Again, you must have at least 100-150 solid watts of power AND a very good preamp - one with a serious power supply, or the M40's can be too bassy. I find that electronics are more critical in this area than room position and stand height, though they do perform best away from boundaries and at least 12-16 inches off the floor. Twelve-inch woofers are twelve-inch woofers, as any Spendor SP 100 owner will attest to. When I switched from a Blue Circle BC 3 Despina preamp (smaller of two available power supplies) to the new AG 3000 with a huge one, low end clarity improved dramatically.
Also, if you like speakers with a little personality - if, even as a BBC monitor lover, you still want to hear your speakers, as many of us do, you may well find the M40's too unassuming. A friend of mine was reluctant to put it this way when he finally chose Spendor SP 100's over the Monitor 40's, but finally conceded that the Spendors' subtly affecting personality was definitely a factor. 'Ah, the irresistible joys of polypropylene bounce!' crows a friend in Northern Ontario. The Harbeths have their beauty - in fact, that was the characteristic I noticed first - but it is more knowing beauty. As Professor Greene will tell you, it is the 'beauty of reality,' not some other kind. And it tends to stay with you. (Greene's is the first and still definitive review of these speakers: TAS, #116, February, 1999.) Also, it is a beauty that must, in my experience to some extent, be conjured out by its accompanying electronics. Greene and Shaw both prefer all solid state electronics with their M40's but mine did not truly sing to me until I hooked them up to Blue Circle's latest tube/solid state hybrid monoblocks, the 150 watt AG 8000's. They were very decent on Blue Circle all solid state (and more powerful) BC 8's, but also a bit patrician. When the AG's went into the system, things truly began to happen. They sunk immediate and deep roots into my house - which sits on a cement slab!
I have not listened to many speakers that cost much more than the Monitor 40's retail $6,400 (Dunlavys, B&W Nautilus 801s, some big Thiels, an Avalon or two), so I have no idea how well they'd stand up against richer competition. As I said earlier, I have yet to hear their equal in performance.
For the record, here is the system with which I am driving them.
Naim CDX/XPS CD player.
Note on Numerical Rating System: Enjoy the Music's rating system presents a challenge to a new reviewer, but I will try to meet it. One problem is that these speakers in particular resist this approach and it takes a great effort to attend to individual sonic parameters. Another problem is that when you score a component what you are really doing is creating a profile of its character; that is, adding up the points won't tell you which is best because some characteristics can only be optimized at the expense of others. Also, some are more important than others. Finally, looking over my new colleagues' score sheets, I sense great... well generosity. I am a former professor who considers a 90 a hellova good grade. And if a numerical scale is going to accommodate everything from Eidolons to Boses, we do need to make use of some numbers below 70. Cramming all gymnasts' performances between 9 points and 10 points is not a good model.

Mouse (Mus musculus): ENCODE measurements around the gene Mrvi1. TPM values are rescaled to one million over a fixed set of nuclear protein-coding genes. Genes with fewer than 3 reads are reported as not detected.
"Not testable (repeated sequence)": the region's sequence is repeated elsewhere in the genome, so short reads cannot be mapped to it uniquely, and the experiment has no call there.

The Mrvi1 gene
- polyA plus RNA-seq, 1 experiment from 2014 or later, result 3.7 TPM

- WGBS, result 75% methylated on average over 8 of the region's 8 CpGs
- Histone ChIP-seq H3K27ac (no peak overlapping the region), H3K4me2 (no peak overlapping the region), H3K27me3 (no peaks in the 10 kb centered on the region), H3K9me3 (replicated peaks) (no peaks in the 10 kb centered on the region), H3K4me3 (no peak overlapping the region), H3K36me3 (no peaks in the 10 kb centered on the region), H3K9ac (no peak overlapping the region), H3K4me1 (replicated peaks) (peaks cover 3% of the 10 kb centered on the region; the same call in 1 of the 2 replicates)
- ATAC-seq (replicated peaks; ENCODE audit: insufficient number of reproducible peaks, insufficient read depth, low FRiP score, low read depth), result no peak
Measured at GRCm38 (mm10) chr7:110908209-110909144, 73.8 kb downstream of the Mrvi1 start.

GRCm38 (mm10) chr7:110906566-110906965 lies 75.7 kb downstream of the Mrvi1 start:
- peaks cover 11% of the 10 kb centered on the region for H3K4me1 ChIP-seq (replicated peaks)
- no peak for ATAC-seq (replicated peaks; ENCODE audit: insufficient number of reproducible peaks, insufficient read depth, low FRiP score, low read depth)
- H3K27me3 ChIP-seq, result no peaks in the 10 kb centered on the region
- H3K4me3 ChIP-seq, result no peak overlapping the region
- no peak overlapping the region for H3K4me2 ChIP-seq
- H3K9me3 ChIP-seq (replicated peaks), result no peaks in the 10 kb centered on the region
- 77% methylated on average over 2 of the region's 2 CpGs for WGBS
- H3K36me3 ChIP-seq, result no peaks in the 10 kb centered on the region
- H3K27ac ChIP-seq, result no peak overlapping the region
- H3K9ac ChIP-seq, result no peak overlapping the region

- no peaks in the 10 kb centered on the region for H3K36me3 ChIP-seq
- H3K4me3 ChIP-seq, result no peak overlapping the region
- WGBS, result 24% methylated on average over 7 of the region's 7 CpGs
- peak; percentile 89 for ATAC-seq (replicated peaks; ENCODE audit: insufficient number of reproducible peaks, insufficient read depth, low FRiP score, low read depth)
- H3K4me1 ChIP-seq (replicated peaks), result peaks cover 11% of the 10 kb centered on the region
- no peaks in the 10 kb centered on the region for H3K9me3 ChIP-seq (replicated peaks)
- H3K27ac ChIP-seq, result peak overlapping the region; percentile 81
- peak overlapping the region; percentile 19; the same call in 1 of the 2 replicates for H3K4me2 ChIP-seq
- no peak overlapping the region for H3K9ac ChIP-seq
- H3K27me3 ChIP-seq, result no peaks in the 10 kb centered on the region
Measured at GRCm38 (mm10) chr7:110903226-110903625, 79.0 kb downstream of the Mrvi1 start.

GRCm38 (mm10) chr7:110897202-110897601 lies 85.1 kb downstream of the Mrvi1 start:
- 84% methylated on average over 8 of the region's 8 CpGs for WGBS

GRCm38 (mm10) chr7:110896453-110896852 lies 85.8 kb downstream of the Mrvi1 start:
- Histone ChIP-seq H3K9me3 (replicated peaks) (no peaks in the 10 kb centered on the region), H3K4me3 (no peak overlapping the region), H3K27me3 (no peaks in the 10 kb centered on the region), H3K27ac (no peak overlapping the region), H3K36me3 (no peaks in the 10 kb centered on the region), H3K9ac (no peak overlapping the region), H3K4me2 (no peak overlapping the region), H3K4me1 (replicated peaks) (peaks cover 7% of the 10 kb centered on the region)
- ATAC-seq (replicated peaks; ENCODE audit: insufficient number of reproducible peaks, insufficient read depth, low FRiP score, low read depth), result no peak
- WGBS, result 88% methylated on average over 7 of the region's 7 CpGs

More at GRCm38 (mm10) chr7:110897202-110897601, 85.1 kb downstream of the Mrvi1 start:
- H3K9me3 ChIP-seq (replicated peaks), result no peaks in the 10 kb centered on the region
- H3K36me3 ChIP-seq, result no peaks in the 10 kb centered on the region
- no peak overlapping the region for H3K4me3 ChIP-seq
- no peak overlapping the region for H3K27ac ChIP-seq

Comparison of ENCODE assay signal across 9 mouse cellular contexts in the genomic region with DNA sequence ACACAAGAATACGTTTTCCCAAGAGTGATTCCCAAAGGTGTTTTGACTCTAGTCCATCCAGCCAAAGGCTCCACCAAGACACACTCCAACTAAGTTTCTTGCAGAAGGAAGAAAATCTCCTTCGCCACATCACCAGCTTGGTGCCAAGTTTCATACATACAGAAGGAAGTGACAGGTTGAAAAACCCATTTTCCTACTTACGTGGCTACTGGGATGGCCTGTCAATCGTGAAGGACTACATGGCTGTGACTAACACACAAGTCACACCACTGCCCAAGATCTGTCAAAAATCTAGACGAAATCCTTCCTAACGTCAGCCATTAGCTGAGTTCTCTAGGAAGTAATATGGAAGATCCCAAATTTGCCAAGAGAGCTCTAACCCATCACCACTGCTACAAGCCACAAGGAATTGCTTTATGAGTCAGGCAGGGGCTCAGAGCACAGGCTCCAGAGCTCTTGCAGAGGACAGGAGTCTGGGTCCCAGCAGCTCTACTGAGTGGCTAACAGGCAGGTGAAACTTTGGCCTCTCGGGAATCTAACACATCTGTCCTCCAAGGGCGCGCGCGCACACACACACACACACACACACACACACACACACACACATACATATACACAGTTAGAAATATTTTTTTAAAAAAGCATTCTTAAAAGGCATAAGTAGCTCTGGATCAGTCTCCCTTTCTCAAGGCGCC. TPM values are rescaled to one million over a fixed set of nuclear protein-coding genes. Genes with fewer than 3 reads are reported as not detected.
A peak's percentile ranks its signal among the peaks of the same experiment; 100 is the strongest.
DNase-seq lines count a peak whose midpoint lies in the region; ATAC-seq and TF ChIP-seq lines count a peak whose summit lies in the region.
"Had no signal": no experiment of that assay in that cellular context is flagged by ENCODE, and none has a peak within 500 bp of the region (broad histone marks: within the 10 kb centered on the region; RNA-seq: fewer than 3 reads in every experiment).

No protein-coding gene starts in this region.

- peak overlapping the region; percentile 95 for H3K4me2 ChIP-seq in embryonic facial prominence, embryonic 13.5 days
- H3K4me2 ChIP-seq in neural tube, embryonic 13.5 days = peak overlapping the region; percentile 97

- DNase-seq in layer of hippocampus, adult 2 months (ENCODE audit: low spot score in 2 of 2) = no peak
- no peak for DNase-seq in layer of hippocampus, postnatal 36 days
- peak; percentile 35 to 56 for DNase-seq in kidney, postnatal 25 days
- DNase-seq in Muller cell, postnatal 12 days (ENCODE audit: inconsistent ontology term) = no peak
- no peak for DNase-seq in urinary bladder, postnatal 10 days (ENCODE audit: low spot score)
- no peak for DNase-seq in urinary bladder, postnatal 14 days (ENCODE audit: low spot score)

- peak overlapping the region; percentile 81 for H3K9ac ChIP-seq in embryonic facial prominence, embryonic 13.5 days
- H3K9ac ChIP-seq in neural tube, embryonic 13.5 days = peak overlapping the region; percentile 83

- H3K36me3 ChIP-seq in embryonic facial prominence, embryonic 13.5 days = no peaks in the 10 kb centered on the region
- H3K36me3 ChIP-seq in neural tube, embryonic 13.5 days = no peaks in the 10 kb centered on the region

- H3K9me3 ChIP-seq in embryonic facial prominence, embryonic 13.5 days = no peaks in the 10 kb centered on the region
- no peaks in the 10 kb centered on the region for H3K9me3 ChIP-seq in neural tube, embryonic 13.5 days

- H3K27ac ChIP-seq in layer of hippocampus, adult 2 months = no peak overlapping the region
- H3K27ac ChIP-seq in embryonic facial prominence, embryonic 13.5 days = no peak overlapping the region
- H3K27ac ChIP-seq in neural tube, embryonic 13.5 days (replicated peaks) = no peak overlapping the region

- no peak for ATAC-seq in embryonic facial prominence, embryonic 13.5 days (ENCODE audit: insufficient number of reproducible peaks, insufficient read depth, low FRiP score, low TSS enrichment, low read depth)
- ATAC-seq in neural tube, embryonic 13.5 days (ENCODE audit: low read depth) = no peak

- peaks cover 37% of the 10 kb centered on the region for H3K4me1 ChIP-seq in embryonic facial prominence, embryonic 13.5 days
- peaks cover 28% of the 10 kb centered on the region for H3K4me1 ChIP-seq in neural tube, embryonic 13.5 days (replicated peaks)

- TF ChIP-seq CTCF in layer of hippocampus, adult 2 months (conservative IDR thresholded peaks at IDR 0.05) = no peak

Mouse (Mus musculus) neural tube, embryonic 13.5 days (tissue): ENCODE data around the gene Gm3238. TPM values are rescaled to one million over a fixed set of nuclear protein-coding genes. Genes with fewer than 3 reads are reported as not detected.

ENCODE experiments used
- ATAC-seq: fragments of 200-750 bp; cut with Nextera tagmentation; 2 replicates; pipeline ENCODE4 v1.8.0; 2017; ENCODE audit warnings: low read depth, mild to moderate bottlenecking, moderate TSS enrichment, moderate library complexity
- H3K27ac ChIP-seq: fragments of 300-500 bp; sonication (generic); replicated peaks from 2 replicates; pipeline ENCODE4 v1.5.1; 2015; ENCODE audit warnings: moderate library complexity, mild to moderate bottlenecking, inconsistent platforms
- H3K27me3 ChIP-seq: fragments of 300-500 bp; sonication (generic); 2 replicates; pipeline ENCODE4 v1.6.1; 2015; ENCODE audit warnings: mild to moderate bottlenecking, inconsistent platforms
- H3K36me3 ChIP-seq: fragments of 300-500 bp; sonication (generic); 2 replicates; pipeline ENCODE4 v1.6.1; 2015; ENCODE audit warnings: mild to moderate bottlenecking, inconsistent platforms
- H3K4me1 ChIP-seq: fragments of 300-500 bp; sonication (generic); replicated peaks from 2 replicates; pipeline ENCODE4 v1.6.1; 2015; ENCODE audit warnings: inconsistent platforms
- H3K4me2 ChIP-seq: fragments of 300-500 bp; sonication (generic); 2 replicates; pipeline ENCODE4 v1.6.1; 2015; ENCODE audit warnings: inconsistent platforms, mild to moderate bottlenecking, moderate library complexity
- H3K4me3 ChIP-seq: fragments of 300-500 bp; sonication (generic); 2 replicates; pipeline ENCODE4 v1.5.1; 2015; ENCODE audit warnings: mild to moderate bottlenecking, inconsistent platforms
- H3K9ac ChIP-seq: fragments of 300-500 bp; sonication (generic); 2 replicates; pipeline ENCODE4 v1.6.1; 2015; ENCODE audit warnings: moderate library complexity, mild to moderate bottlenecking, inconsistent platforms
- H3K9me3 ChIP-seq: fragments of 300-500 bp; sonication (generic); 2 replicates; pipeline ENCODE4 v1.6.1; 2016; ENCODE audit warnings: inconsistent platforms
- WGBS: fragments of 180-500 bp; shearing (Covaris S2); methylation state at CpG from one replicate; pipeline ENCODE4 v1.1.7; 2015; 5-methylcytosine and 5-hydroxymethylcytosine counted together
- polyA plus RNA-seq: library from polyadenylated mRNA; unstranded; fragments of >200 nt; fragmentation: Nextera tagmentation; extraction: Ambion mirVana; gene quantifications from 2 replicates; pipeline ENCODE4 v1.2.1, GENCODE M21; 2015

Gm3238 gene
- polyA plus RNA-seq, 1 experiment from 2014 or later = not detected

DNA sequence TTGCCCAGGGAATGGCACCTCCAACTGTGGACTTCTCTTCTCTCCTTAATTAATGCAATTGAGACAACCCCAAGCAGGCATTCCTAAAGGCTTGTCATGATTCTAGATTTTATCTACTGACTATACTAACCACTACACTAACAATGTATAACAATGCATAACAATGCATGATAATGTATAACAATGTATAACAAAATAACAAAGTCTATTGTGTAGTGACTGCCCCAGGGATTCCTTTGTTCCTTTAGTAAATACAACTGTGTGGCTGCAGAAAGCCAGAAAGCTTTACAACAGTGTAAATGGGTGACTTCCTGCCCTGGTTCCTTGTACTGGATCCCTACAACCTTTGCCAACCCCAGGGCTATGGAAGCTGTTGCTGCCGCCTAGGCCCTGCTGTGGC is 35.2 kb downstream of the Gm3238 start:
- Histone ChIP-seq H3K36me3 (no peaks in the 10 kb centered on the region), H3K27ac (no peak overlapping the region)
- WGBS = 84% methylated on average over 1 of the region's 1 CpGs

Okay, end of speech. To introduce the numbers in prose, M40's at $6,949 are superb in tonality, more than adequate in sub bass, excellent in mid bass, superb in mids and highs. Their attack is natural: not so fast as Wilsons, which to my ears make everything sound like snare drums, but comparable to Quads, which a visitor compared them to. Their decay is superb if the electronics allow. Inner resolution is excellent. The soundstage, as I've said - if you place the speakers wide apart and sit at the apex of an equilateral triangle - is also realistic rather than spectacular - numbers are especially hard here. I would also call imaging realistic - not so hyper-exact as active Meridian M2's nor even as dramatic as some mini-monitors. Fit and finish are excellent: they strike me as well and handsomely made - in the conservative 1980's tradition; and their removable grills are state-of-the-art. I could complain about the recessed speaker hook-up bay which is nearly inaccessible to spades and about the plastic lugs. Even Compact 7's have brass lugs.
Harbeth Audio Ltd.